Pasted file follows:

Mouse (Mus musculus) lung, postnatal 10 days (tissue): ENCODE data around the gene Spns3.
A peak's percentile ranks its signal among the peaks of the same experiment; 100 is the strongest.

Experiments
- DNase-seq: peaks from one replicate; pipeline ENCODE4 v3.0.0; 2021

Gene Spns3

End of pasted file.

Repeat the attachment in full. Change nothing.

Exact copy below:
Mouse (Mus musculus) lung, postnatal 10 days (tissue): ENCODE data around the gene Spns3.
A peak's percentile ranks its signal among the peaks of the same experiment; 100 is the strongest.

Experiments
- DNase-seq: peaks from one replicate; pipeline ENCODE4 v3.0.0; 2021

Gene Spns3